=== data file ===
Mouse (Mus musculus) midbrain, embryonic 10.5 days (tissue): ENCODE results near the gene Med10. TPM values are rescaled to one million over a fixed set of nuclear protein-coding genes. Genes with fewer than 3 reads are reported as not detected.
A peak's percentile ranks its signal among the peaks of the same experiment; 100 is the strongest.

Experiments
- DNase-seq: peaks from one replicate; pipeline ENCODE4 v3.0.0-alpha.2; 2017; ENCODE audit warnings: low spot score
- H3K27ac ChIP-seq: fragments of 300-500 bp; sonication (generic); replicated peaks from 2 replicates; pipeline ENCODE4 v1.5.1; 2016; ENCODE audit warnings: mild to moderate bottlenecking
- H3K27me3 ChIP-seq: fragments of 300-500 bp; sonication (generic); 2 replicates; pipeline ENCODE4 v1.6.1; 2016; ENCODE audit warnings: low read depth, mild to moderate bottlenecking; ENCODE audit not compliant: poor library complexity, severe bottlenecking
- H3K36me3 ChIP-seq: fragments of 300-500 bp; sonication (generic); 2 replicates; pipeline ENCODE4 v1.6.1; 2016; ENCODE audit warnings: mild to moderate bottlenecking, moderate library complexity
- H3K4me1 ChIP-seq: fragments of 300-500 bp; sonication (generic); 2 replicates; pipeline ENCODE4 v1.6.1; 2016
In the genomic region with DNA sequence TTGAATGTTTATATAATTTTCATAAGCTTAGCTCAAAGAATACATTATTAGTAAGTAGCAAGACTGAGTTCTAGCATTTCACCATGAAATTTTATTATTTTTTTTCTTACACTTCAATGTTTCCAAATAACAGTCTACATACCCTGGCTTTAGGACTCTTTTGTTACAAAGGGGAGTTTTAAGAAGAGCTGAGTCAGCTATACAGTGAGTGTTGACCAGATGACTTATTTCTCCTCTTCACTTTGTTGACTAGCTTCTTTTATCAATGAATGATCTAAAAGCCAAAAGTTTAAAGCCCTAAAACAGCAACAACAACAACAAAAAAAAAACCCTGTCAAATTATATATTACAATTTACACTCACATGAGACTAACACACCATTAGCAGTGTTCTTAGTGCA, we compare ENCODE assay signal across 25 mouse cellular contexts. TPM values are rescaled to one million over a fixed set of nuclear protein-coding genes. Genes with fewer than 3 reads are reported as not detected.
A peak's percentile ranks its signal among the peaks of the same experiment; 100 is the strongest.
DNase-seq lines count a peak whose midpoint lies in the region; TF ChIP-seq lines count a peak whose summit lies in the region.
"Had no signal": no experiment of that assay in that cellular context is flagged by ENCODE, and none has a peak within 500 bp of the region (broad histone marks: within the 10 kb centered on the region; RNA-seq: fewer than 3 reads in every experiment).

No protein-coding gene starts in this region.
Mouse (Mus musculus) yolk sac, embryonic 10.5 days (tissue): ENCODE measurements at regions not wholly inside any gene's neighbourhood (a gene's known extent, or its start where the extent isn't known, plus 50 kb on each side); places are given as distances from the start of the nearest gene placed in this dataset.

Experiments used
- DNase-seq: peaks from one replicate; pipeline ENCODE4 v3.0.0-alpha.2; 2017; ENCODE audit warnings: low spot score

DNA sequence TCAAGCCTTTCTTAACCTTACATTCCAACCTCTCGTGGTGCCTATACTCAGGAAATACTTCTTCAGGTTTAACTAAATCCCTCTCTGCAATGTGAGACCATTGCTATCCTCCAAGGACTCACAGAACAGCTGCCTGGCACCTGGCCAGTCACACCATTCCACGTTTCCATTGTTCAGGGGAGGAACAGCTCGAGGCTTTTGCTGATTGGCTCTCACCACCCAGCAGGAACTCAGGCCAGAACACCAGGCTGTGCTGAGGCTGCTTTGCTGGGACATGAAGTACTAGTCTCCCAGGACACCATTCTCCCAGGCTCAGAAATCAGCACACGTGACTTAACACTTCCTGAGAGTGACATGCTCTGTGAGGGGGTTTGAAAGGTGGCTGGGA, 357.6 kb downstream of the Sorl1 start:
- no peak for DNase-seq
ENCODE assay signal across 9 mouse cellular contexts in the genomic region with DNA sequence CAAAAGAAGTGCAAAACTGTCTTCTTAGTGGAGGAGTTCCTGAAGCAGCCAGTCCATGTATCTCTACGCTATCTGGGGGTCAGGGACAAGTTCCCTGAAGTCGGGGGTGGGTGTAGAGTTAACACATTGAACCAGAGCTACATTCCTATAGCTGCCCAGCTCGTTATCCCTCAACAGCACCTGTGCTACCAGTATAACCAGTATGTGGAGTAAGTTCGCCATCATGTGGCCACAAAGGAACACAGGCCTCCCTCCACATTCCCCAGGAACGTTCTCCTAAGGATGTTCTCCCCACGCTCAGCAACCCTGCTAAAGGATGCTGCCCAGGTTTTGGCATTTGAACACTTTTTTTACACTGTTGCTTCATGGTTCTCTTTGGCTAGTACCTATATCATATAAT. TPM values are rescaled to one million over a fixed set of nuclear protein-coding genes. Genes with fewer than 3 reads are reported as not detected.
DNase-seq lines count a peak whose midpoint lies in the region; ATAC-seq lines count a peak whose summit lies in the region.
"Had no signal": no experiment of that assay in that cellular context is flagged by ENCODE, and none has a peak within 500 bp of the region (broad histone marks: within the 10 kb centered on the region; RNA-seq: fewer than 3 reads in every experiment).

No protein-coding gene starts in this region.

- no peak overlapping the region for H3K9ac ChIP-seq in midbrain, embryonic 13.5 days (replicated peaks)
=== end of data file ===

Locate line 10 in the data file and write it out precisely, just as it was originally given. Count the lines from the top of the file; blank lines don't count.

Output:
A peak's percentile ranks its signal among the peaks of the same experiment; 100 is the strongest.